I wrote this in response to a post by a fellow #edcmooc'er, Nigel Thomas. I originally wrote a reply on his blog, and then realised more than half an hour had passed and I'd written and re-written about five paragraphs. So it was obviously something that I wanted to get down myself! Here is the original post from Nigel and my rambling reply.
I would like to know what your favourite use of Twitter is, and invite you to add this in the comments below.
I think they are superb tools. Imagine 25 years ago saying you could (in theory) connect with anyone else in the world instantly and at no cost, you would be amazed. They are all blank canvases, and so how they are used is a reflection of the people using them. Or indeed the social groups & crowd behaviour that people fall into (eg "if my friends are all tweeting what they ate for dinner maybe I should do too?"). So maybe Twitter makes you squirm because it feels like you're hanging out with people who need to let the rest of the world know when they have found a parking space or stubbed their toe?
It will be interesting to see where these social media platforms are in 10, 50, or 100 years time. Or what will have replaced it? Instead of physically tweeting or posting a status update, you might just mentally do it. All that time you take trying to express yourself in a certain way, language, or form, will be gone - that vague, cloudy thought you have swirling around your head will just pop out clear as you like. All those silly misunderstandings & memory lapses - "I thought you meant this?", "I meant to say that", "I couldn't find the word to express it", "That's not what I was thinking at all!", "What was that thing called again?!?" - will be gone. Everyone will know what each other is really thinking, we will all be happier, and we can spend our time actually solving problems rather than trying simply to articulate them. Well, OK, not really, but isn't that what technology is doing for us now anyway? From GPS & calculators, to pacemakers & x-rays. Saving labour, human error, and helping us see what we'd previously been guessing at (and could you include "a Google search" in that list?). But maybe that's where the fine line between utopia and dystopia lies? (this was mentioned in the EDCMOOC course introduction video remember?) And perhaps how we use Twitter now is a sign of how we might use technology in the future - to better or belittle ourselves? There are some good stories here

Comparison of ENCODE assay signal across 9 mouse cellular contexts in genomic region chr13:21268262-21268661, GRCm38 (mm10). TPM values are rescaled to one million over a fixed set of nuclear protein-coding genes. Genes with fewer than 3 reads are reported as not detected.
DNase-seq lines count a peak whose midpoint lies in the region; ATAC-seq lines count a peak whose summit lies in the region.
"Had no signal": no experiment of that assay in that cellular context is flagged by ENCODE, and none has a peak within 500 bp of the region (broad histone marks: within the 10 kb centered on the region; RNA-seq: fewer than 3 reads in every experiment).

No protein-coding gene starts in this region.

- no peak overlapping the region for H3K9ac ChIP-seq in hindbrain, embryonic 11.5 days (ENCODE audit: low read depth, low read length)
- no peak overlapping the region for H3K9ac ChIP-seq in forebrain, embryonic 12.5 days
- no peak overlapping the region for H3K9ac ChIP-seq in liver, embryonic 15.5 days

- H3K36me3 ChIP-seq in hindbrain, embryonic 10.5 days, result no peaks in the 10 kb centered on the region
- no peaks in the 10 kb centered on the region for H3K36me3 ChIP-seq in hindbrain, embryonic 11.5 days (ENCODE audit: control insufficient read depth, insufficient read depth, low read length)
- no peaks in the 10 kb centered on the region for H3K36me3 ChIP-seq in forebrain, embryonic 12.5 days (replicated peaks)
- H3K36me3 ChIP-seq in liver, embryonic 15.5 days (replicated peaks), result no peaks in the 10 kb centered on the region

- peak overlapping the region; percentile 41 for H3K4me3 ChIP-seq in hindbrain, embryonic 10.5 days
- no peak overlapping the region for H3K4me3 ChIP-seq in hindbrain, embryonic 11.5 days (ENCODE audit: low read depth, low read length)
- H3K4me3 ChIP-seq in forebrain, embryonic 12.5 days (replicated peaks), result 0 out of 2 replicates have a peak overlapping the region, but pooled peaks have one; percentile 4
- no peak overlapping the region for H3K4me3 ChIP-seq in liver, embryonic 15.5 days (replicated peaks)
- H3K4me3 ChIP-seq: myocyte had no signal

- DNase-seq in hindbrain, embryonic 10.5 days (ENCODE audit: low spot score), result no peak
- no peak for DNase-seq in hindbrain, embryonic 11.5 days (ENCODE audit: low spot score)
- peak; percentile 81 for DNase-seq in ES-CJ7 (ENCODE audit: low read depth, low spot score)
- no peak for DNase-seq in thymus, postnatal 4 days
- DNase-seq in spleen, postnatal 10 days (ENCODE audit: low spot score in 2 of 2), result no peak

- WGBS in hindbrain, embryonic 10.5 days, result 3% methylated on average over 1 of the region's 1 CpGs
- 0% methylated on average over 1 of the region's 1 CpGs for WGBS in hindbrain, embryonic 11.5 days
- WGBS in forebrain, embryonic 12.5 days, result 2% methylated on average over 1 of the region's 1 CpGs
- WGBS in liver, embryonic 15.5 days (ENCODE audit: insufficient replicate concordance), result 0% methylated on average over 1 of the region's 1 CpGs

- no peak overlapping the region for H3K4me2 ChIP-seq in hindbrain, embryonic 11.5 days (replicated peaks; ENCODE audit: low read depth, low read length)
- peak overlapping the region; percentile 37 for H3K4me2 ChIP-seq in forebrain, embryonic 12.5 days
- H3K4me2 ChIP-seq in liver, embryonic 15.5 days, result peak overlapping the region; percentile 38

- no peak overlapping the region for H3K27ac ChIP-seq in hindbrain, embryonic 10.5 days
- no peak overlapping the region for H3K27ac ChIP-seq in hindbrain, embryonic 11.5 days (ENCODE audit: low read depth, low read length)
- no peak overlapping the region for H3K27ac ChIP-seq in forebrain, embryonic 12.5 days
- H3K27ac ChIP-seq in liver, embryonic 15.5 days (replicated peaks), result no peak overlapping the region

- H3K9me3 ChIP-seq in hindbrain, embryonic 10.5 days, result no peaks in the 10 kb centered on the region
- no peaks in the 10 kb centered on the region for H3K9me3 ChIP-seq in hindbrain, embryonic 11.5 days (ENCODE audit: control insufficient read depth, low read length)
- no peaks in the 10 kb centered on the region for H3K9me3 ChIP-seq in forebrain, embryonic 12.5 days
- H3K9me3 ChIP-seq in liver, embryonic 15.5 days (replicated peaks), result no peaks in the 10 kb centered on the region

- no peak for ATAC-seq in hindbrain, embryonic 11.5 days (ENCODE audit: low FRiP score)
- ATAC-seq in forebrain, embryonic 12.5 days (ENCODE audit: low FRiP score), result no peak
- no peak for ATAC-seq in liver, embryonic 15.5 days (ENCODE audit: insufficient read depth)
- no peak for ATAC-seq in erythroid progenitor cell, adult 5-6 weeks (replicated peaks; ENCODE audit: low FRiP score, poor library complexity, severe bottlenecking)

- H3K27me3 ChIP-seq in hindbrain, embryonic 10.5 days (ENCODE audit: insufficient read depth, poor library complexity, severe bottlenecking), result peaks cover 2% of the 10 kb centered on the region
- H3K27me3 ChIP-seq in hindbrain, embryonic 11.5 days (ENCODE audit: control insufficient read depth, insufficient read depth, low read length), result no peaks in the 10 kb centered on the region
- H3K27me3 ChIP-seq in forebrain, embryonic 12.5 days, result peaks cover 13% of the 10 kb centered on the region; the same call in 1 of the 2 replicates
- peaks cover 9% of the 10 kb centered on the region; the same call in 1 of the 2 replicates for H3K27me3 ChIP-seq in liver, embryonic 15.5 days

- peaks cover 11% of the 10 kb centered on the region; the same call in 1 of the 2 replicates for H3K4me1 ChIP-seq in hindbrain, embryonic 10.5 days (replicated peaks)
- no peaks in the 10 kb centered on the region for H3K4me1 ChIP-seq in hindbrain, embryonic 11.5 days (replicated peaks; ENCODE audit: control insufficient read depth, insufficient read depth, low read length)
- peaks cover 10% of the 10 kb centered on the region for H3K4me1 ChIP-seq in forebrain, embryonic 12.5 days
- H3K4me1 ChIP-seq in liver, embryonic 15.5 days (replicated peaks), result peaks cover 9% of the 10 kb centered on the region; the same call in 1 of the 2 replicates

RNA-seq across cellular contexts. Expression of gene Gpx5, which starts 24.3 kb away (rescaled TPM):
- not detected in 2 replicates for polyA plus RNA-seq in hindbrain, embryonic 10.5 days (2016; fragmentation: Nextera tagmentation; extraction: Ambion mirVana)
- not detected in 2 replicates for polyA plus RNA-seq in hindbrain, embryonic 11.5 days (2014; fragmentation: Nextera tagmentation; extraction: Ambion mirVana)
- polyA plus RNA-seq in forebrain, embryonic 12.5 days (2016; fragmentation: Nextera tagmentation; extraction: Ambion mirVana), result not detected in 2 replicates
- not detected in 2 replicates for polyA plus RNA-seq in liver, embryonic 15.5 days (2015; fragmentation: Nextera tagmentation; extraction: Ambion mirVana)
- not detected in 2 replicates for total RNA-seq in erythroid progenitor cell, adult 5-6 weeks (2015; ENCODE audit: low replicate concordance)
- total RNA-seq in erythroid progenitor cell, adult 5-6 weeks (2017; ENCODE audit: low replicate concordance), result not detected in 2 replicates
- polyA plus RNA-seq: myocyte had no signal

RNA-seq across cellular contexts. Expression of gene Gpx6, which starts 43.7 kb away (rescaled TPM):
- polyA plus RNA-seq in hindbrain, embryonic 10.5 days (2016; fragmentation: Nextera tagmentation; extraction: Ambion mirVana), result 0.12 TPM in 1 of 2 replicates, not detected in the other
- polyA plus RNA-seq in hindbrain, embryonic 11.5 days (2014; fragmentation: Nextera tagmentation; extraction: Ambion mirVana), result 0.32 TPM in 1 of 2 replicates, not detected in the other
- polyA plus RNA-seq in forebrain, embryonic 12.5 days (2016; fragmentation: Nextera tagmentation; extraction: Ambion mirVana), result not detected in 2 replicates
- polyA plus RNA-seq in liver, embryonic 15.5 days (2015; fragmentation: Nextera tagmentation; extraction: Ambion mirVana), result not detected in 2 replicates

Finally, just a different perspective. Have a think where any of your good ideas have ever come from? From Twitter or Facebook? Or is it actually lying in the bath, scribbling on the back of a napkin, or doing the ironing? To some degree, no matter how much technology develops, I don't think there will ever be any substitute for idly gazing off into the distance now and then and thinking about nothing in particular.
Pictures courtesy of Roger Hargreaves and Mr Men
- 60 Inspiring Examples of Twitter in the Classroom